Jesuit Social Services welcomes the Northern Territory Government’s $18.2 million annual investment of a suite of measures that aim to prevent young people from offending and prevent re-offending among young people who have contact with the justice system.
The investment includes the funding of a Youth Justice Group Conferencing pilot program, to be operated by Jesuit Social Services initially in Palmerston.
“All Territorians are rightly concerned about youth crime and community safety, and these announcements will steer vulnerable young people towards positive pathways, promote the rights of victims and ultimately create the safer communities we all want,” says Jared Sharp, General Manager – Northern Territory at Jesuit Social Services.
Jesuit Social Services has operated Youth Justice Group Conferencing in Victoria since 2003.
“Group Conferencing is a way of allowing young people who have committed offences to come face-to-face with those who have been impacted by their actions – including their victim, family and police,” says Mr Sharp.
“This model helps young people take responsibility and be accountable for their actions. Crucially, Group Conferencing also allows victims to have their voices heard and let the young person know, face-to-face, the impact of their behaviour.”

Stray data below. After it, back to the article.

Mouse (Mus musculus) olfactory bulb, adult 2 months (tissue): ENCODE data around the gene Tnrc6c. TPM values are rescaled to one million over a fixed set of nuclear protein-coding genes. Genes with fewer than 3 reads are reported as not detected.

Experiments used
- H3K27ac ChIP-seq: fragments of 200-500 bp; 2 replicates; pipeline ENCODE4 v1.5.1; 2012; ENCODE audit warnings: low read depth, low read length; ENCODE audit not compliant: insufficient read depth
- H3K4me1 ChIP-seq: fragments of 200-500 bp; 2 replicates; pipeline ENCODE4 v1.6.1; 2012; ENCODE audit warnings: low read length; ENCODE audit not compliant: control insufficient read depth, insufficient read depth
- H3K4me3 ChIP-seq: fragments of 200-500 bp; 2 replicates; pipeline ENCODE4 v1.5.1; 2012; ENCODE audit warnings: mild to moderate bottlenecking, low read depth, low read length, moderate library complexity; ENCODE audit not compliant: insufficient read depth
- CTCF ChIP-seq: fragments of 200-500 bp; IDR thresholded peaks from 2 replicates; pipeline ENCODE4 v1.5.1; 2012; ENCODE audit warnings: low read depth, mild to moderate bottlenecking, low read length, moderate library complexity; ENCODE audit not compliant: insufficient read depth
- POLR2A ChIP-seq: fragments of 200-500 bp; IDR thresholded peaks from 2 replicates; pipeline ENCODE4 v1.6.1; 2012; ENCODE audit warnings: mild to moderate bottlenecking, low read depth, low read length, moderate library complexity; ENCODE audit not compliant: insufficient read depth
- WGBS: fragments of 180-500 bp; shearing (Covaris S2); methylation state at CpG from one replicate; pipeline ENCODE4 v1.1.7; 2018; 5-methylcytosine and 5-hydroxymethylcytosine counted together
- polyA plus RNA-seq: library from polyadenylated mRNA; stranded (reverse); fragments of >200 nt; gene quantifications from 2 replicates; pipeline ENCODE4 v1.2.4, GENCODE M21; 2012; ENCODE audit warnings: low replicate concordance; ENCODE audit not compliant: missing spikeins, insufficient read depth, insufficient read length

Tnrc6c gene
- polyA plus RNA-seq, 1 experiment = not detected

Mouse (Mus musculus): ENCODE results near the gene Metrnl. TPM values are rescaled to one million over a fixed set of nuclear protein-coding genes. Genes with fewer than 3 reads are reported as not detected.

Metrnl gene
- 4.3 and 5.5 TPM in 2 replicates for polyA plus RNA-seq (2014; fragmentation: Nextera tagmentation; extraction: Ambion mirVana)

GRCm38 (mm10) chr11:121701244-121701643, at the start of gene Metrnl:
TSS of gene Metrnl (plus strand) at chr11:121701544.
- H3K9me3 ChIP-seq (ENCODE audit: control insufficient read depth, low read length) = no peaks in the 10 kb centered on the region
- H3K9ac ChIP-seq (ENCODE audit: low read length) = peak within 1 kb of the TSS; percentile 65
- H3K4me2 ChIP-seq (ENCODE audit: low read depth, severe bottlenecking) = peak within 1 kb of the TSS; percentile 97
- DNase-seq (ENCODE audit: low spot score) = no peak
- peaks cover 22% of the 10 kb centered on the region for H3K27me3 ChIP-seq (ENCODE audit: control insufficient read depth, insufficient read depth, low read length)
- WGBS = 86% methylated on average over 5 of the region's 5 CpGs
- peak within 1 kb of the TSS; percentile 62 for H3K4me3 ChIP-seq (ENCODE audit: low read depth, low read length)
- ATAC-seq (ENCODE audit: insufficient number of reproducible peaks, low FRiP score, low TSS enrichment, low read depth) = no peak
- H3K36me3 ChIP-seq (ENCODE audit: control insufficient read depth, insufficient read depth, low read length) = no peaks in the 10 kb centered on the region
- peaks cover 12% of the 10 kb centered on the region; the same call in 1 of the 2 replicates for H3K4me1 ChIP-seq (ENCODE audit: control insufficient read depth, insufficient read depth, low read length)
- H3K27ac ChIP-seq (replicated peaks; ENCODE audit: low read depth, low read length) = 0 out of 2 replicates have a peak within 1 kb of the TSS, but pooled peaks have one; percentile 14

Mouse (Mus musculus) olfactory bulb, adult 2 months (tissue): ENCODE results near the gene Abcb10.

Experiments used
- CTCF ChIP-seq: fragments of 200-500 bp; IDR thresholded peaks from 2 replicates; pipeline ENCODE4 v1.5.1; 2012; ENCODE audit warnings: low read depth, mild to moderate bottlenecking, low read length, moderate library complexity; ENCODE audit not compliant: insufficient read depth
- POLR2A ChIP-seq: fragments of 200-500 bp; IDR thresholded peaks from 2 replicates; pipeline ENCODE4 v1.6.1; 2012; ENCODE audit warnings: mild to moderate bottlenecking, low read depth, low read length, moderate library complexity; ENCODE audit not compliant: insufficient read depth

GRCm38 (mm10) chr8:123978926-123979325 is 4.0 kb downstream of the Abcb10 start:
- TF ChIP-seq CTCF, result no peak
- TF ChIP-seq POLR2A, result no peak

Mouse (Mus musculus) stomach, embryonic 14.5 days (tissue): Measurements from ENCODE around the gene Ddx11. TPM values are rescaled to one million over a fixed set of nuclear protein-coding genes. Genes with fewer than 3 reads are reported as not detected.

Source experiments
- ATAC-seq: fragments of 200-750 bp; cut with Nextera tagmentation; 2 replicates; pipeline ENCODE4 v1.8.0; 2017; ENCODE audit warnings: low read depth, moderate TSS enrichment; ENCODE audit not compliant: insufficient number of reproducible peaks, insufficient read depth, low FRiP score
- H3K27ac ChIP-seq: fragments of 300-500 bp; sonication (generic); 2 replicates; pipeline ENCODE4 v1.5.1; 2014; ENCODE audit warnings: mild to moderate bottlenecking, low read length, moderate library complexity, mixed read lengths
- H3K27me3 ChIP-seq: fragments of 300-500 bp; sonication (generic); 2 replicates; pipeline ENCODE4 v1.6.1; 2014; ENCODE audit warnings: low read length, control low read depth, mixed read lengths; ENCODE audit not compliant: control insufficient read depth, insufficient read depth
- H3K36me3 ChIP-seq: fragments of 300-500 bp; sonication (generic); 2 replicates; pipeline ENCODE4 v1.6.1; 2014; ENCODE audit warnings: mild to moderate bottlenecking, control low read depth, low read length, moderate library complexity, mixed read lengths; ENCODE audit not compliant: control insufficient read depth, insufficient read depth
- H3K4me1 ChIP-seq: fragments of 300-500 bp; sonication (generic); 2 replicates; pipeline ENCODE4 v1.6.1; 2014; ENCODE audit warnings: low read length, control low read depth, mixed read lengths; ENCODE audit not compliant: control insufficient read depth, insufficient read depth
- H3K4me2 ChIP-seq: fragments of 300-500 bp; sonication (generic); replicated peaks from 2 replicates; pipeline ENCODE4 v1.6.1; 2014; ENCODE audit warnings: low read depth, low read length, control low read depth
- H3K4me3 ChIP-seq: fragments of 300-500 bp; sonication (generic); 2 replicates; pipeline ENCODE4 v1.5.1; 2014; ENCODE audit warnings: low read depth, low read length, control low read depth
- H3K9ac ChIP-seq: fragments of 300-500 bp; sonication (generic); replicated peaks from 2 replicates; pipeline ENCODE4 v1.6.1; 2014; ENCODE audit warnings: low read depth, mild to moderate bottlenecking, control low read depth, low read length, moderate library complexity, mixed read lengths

An independent evaluation of the program in Victoria found that 80 per cent of participants who completed a Group Conference had not re-offended two years later.
Mr Sharp says that it is important to divert children and young people away from the youth detention system wherever appropriate, given the Northern Territory sends more children to youth detention than anywhere else in Australia at a rate of four times the national average.
“The most effective response to dealing with young people is to prevent involvement, and stop future involvement, in the justice system.”
Jesuit Social Services CEO Julie Edwards says youth detention has a role to play in society, but as a last resort.
“Our main goal must be to encourage children to take responsibility for their actions, see the impact and harm they have caused to victims and to be supported to be contributing members of society.
“Many young people involved with the Territory’s youth justice system are victims of abuse, violence and trauma, and most have disengaged with education.
“If we support these young people, we can set them on pathways to becoming productive members of society and work towards the safer communities we all want to live in.”
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